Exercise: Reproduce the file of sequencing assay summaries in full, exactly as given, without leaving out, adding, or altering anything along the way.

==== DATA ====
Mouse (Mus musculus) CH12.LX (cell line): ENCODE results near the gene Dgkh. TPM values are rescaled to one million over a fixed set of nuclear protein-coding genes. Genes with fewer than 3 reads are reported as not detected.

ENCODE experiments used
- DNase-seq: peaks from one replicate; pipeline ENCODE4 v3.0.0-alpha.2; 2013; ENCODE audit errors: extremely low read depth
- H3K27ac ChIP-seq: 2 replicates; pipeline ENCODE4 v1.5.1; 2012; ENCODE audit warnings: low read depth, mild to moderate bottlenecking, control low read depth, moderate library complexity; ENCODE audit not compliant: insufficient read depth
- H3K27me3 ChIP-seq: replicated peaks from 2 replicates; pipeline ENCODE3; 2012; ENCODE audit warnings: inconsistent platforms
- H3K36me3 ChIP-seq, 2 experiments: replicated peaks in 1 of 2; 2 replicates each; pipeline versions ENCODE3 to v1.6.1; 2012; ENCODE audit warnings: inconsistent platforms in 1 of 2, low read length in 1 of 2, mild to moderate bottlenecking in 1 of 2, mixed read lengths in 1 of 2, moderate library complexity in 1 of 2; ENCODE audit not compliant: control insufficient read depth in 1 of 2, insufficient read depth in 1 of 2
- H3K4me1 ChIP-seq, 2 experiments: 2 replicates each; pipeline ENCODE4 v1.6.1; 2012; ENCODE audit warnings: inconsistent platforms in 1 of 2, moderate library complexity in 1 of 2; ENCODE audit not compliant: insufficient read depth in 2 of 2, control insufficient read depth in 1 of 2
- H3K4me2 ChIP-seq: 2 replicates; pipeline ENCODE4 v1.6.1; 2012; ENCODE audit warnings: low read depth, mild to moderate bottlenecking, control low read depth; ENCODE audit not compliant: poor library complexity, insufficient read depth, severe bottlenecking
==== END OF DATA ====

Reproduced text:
Mouse (Mus musculus) CH12.LX (cell line): ENCODE results near the gene Dgkh. TPM values are rescaled to one million over a fixed set of nuclear protein-coding genes. Genes with fewer than 3 reads are reported as not detected.

ENCODE experiments used
- DNase-seq: peaks from one replicate; pipeline ENCODE4 v3.0.0-alpha.2; 2013; ENCODE audit errors: extremely low read depth
- H3K27ac ChIP-seq: 2 replicates; pipeline ENCODE4 v1.5.1; 2012; ENCODE audit warnings: low read depth, mild to moderate bottlenecking, control low read depth, moderate library complexity; ENCODE audit not compliant: insufficient read depth
- H3K27me3 ChIP-seq: replicated peaks from 2 replicates; pipeline ENCODE3; 2012; ENCODE audit warnings: inconsistent platforms
- H3K36me3 ChIP-seq, 2 experiments: replicated peaks in 1 of 2; 2 replicates each; pipeline versions ENCODE3 to v1.6.1; 2012; ENCODE audit warnings: inconsistent platforms in 1 of 2, low read length in 1 of 2, mild to moderate bottlenecking in 1 of 2, mixed read lengths in 1 of 2, moderate library complexity in 1 of 2; ENCODE audit not compliant: control insufficient read depth in 1 of 2, insufficient read depth in 1 of 2
- H3K4me1 ChIP-seq, 2 experiments: 2 replicates each; pipeline ENCODE4 v1.6.1; 2012; ENCODE audit warnings: inconsistent platforms in 1 of 2, moderate library complexity in 1 of 2; ENCODE audit not compliant: insufficient read depth in 2 of 2, control insufficient read depth in 1 of 2
- H3K4me2 ChIP-seq: 2 replicates; pipeline ENCODE4 v1.6.1; 2012; ENCODE audit warnings: low read depth, mild to moderate bottlenecking, control low read depth; ENCODE audit not compliant: poor library complexity, insufficient read depth, severe bottlenecking